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Die Box

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For the prop that uses silks, see Dye Box.
Die Box (or Sucker Die Box or the Sliding Die Box) is typically a "sucker" effect using a box with four flap openings to give the impression that a large die placed inside slides from one end to the other.
Carlton with Die Box from Will Goldston, The Magician Annual 1911-1912

Typical effect: A hat is placed on the table. A solid wooden die is taken out of the hat and is shown along with a box containing two compartments and four doors. With all doors open, the die is placed into the compartment on the left side. The doors are closed, the box is tilted to one side, and the audience can hear the die sliding into the right compartment. The left door is opened to show that the die has "disappeared". To "prove" it is completely gone, the door is closed and the box is tilted the other way (the audience hears the die slide back to the left compartment) and the right door is opened showing no die. After shouts from the audience telling you that the die is just sliding back and forth, both doors are opened at the same time proving the that dice has actually vanish. The die is produced from the hat that was sitting on your table at all times.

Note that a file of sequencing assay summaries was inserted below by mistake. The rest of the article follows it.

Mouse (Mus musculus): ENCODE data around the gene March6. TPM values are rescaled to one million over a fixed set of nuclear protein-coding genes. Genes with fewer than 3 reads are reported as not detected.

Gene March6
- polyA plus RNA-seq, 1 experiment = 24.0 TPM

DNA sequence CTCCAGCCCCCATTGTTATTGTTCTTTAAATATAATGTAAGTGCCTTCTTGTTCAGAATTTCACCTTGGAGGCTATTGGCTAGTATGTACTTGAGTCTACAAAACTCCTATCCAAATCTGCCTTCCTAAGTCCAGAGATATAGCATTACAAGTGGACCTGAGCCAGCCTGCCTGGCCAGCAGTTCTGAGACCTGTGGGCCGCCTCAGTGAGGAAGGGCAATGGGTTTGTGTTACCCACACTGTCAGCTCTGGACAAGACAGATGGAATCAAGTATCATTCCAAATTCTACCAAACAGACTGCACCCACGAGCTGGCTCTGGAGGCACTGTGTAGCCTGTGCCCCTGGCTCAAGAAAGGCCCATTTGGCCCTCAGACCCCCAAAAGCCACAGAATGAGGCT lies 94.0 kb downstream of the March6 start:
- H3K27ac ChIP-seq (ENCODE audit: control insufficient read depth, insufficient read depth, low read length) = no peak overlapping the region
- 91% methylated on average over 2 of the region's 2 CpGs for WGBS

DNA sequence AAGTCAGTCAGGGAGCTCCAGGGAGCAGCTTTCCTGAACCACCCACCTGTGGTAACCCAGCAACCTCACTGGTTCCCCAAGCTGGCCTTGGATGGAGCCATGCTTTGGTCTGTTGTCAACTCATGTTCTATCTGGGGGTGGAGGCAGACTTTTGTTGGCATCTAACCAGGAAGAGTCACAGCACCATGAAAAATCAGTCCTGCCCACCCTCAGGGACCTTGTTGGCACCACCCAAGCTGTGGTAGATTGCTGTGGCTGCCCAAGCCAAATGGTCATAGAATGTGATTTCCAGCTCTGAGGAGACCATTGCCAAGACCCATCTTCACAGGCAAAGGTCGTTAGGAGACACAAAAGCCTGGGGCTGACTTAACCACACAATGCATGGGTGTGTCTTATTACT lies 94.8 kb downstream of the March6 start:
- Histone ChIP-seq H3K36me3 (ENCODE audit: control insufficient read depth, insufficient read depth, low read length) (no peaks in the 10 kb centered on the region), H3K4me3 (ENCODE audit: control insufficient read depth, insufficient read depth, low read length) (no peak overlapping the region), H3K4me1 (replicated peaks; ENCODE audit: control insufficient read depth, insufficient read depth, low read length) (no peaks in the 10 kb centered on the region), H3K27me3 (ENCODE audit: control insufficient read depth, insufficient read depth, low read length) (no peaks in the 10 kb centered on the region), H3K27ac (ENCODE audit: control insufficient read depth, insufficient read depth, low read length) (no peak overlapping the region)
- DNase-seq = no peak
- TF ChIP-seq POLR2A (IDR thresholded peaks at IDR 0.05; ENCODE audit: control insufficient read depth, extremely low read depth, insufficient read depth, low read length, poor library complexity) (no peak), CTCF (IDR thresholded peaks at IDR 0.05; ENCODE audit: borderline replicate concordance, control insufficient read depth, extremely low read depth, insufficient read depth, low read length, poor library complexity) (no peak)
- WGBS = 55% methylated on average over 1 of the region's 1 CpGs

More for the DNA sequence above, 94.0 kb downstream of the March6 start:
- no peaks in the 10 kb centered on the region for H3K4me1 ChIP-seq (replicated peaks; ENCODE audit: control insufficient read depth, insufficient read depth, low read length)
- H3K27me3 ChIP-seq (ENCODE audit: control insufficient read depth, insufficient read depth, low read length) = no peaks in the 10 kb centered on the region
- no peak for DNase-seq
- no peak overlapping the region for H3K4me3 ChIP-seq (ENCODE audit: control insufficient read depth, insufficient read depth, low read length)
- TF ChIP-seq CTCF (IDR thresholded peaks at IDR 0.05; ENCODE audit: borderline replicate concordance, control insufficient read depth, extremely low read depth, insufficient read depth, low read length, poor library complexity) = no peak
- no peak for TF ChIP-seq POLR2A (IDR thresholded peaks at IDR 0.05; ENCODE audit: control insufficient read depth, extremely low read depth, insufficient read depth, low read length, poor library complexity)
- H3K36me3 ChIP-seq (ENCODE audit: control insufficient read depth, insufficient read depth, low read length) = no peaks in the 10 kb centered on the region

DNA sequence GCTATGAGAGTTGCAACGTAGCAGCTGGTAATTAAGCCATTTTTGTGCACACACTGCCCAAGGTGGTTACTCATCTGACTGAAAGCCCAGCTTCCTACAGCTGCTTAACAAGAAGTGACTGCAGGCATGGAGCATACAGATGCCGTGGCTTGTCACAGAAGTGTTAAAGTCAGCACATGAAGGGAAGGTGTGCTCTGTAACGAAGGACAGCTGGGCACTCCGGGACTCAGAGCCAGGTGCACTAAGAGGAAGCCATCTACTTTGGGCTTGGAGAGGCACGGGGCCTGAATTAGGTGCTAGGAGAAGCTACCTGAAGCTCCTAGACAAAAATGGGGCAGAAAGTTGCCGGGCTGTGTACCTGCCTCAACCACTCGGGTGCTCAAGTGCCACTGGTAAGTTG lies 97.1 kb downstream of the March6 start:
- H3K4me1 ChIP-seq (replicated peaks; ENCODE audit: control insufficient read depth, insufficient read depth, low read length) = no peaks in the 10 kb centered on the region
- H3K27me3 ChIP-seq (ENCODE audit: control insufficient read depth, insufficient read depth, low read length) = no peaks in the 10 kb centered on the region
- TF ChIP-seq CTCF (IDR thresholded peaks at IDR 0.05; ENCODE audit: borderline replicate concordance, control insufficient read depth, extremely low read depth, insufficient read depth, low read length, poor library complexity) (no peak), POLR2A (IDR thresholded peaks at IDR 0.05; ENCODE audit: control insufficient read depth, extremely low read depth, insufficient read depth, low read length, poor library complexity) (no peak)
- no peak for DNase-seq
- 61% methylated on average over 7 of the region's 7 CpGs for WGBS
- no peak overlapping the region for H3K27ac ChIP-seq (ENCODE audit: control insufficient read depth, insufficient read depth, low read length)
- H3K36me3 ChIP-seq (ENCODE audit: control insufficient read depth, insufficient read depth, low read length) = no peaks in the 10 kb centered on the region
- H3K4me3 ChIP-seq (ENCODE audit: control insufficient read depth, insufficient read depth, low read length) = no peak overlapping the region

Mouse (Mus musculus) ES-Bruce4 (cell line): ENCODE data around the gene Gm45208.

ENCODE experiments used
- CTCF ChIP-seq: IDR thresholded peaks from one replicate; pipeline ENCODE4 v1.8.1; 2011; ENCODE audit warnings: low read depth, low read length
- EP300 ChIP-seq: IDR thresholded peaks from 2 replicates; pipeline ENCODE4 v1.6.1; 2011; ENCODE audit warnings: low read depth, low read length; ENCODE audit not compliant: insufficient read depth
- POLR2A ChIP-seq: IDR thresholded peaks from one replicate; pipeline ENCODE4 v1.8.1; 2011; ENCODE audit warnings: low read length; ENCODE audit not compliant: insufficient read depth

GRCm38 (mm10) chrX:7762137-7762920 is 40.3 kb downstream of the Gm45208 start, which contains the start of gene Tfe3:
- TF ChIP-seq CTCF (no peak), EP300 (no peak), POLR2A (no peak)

On of the earliest description of a piece of apparatus that resembles the Die Box is that of the Shuttle Caddy. It was a two-door, two-compartment cabinet used to store China tea on one side and Ceylon tea on the other and is found in Nouvelle Magie Blanche Devoilee by Ponsin published in 1853.[1]

Most Wonderful Dice Trick from Otto Maurer's Catalogue
The four door sucker version was created by Alexander Davis and was being performed in the United States by 1886. Davis sold the manufacturing rights to Otto Maurer who began marketing it in 1887 as the "Most Wonderful Dice Trick". [2]

The most well known presentation, which many use today was created by Carlton (Arthur Philps) in 1907.

See also: The Diebox (magazine).



  1. The Die Box: Shop to Stage by Paul Osborne, MUM, August 2007
  2. The Encyclopedic Dictionary of Magic by Bart Whaley (1989)

Conjuring Credits' article on dice:die_box